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Jitter: When music is converted into a digital signal to record onto a CD, a vocabulary is used that is specific to the format (CD, SACD, DVD-A, etc.). In other words, the CD format has a set of values that correspond to musical information (tone and and volume, I guess). The more storage capacity in the format, the more values in that format's set. Now, music before digital conversion is made up of an infinite set of values (frequencies and intensities). Conversion into a digital format requires a group of values to be represented by one value in the digital format's vocabulary. When that digitally encoded information is coverted back to analog for your ears to hear, the result is not a waveform made up of infinite values (positions on the wave); the result is a square wave made up of only the values available to the format (a set of tones and volumes that approximate the original values). The source of jitter comes from our imperfect ability to convert the right notes into digital information that is aligned with itself in time in the same way the infinite information in an analog waveform is aligned with itself in time and our imperfect ability to convert the digital signal into a set of approximated values (notes) played at the right time in relation to each other. The right note played at the wrong time is the wrong note.... That is digital jitter.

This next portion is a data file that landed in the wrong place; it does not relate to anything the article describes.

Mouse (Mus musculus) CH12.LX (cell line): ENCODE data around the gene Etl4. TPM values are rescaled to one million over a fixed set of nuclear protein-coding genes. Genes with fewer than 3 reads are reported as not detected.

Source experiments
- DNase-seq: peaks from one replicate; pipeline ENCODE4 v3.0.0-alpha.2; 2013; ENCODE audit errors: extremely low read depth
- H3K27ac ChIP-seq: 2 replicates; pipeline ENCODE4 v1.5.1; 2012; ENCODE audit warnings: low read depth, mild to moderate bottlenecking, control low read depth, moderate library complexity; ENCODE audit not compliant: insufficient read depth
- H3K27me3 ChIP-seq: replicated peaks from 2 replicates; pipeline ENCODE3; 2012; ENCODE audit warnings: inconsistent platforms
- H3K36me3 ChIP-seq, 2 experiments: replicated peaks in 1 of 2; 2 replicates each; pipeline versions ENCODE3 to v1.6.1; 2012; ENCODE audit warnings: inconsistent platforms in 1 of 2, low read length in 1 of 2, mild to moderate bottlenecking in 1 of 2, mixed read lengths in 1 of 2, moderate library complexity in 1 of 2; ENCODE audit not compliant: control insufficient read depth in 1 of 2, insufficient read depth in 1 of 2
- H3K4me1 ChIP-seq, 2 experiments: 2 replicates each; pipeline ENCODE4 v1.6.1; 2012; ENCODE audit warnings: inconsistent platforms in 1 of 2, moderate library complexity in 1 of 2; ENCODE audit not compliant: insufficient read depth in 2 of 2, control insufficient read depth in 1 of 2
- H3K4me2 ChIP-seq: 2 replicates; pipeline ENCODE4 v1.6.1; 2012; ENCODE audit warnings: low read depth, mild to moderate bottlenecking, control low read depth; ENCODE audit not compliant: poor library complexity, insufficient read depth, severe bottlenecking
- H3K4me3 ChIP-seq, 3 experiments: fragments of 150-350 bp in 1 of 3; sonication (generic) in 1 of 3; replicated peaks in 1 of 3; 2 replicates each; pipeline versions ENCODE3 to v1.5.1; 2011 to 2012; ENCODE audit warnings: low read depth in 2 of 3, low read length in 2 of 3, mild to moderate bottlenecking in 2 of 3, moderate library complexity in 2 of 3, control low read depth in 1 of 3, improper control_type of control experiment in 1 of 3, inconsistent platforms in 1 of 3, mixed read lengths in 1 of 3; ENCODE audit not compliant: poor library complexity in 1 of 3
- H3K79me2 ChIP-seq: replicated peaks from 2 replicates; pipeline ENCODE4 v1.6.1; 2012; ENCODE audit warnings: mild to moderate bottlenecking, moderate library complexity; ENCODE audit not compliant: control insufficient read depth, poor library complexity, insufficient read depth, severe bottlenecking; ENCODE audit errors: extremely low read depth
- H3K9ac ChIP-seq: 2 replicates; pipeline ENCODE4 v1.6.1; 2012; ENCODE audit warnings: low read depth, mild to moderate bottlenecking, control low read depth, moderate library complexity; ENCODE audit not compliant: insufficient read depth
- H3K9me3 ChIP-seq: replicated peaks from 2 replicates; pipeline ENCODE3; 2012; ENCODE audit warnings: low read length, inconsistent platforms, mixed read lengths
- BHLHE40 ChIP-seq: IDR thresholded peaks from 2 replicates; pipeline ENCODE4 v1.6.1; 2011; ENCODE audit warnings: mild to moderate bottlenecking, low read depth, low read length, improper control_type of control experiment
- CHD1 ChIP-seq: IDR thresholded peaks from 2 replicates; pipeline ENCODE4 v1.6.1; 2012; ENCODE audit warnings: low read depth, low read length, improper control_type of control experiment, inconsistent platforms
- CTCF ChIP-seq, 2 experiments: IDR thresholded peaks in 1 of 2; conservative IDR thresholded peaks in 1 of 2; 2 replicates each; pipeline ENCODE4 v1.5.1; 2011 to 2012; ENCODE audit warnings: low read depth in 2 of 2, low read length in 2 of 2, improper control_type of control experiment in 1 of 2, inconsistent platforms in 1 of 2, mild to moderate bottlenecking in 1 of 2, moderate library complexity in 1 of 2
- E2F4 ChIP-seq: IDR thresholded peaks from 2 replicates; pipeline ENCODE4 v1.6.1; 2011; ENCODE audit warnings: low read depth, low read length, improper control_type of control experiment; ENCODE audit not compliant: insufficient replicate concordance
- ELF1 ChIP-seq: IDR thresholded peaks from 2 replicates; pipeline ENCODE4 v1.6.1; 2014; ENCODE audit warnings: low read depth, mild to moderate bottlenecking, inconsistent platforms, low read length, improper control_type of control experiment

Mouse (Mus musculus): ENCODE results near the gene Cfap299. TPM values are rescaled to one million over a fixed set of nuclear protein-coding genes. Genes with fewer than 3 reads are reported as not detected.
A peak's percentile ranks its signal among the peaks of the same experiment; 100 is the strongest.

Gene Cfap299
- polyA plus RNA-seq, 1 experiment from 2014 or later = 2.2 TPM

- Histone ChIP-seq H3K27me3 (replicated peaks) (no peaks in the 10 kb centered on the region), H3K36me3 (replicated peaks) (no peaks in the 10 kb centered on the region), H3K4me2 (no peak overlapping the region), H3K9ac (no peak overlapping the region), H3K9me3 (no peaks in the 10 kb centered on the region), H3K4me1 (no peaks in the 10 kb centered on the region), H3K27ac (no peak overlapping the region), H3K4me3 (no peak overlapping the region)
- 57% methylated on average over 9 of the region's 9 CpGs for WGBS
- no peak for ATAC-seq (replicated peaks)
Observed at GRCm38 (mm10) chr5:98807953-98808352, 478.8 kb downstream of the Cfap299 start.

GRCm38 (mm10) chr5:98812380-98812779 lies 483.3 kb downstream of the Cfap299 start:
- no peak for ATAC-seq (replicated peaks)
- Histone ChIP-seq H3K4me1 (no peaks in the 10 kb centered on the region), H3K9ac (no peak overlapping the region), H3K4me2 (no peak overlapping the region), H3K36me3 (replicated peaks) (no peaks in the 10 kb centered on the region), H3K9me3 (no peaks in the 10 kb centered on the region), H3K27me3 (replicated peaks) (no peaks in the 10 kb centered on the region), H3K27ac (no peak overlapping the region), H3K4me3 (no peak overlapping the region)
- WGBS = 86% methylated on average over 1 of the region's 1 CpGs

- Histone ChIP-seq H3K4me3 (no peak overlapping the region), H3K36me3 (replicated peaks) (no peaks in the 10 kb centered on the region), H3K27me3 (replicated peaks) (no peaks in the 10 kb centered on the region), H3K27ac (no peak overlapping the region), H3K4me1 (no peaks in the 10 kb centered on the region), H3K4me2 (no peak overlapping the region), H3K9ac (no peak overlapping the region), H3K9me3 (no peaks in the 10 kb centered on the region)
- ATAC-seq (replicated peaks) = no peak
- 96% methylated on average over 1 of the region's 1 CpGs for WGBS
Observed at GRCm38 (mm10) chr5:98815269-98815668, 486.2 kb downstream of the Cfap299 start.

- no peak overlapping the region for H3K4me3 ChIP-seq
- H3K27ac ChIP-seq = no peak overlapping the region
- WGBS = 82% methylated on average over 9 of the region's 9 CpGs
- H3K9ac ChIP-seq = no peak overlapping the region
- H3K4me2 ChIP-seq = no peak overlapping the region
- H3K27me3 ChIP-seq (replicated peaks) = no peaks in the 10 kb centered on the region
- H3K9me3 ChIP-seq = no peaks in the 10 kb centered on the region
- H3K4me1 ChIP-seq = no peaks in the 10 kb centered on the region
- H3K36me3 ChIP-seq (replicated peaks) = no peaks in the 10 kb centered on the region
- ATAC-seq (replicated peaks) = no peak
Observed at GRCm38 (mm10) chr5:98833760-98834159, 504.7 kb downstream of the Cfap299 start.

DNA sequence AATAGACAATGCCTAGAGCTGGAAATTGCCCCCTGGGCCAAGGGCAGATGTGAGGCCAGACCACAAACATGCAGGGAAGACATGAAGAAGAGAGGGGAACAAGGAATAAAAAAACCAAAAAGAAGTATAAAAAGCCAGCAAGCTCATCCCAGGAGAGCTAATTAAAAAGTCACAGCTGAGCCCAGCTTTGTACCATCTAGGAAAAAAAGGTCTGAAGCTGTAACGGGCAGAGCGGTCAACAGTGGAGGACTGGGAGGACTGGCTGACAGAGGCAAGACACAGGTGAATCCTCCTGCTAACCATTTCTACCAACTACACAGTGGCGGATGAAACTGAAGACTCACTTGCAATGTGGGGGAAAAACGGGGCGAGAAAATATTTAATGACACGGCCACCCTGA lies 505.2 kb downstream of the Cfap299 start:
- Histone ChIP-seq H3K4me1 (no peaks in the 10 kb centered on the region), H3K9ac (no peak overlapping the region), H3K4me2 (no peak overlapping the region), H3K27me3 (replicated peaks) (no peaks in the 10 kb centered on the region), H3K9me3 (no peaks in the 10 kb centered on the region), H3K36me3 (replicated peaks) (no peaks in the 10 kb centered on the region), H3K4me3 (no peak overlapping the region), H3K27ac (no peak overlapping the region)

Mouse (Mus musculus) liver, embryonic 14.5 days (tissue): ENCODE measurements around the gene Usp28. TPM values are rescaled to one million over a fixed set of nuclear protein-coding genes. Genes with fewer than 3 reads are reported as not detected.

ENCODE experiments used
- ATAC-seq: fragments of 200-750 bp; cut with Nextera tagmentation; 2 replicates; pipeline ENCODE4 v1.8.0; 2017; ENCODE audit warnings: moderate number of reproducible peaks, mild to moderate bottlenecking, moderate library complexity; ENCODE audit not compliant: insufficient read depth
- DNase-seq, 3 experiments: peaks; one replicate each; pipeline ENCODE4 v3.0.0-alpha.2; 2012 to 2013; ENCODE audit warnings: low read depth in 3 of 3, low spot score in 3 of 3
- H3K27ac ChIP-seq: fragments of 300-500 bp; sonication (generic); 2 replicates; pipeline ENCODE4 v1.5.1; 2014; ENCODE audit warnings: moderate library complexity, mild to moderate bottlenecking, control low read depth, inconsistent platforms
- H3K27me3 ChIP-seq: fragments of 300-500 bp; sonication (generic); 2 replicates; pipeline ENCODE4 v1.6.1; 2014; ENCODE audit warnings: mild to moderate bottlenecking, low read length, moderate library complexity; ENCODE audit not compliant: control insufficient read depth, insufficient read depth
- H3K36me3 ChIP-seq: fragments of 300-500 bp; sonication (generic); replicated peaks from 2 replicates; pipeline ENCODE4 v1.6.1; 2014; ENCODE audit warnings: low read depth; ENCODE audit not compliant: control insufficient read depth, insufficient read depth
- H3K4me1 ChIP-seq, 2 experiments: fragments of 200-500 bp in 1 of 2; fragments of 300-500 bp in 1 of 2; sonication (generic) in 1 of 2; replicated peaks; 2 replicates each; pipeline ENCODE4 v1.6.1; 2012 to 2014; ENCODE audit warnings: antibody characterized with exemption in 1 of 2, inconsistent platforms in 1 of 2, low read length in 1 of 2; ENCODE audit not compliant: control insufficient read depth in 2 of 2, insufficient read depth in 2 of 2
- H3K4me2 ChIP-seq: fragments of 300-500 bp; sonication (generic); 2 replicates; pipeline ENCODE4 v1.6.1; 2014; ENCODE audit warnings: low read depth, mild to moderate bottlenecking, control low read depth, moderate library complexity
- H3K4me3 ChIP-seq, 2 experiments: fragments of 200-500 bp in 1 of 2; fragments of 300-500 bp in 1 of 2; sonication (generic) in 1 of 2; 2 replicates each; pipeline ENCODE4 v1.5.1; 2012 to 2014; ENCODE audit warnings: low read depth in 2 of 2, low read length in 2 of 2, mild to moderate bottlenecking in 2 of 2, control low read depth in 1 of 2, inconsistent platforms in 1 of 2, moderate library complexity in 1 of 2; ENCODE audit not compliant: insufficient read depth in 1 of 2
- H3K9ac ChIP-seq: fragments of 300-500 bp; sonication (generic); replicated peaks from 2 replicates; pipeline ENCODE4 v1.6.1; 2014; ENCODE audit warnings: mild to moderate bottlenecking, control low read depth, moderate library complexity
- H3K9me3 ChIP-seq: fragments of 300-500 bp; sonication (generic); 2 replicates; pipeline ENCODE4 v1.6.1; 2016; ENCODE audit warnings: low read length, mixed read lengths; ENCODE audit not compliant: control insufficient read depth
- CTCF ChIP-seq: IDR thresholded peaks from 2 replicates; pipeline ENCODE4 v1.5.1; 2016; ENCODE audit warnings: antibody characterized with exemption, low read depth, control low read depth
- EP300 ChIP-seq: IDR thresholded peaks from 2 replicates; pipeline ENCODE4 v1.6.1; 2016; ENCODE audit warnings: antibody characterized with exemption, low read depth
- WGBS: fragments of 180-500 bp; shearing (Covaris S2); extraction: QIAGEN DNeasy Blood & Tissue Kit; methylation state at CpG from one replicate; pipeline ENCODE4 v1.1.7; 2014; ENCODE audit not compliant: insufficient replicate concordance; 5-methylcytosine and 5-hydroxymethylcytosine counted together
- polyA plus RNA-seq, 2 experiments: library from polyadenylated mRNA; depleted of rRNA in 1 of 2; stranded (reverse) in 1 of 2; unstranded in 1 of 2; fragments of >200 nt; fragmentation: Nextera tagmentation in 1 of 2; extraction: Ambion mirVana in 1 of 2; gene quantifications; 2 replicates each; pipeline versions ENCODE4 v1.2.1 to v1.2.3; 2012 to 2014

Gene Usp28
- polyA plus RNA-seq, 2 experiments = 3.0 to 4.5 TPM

There are several sources of this timing error, but the biggest is the S/PDIF encoding and decoding that occurs when you transfer the digital information from a cd player used as transport to a separate DAC. A CD player that does its own digital to analog coversion does not suffer from THAT source of jitter, because it doesn't need to encode and decode a S/PDIF (Sony/Philips Digital Interface) signal. S/PDIF encoding applies time information into the signal (places the notes in temporal relation to each other) and the subsequent decoding has to reconstruct the time information from the signal with its own clock. That's two clocks that add timing error, because clocks aren't anywhere near perfect.

I don't understand how the choice of cable can affect timing errors, unless the timing information that is burned into the signal by S/PDIF encoding is carried not by values in the information but by the actual time it takes for the information to be carried by the cable. If that is so, then perhaps impedence mismatches, power supply fluctuations and other electrical anomalies in coaxial cable and conversion from an electrical signal to a light signal in toslink cable seem to be likely sources of timing error inherent only to the cable qualities.

If I have any of this stuff wrong (yes, some of it is conjecture), please advise.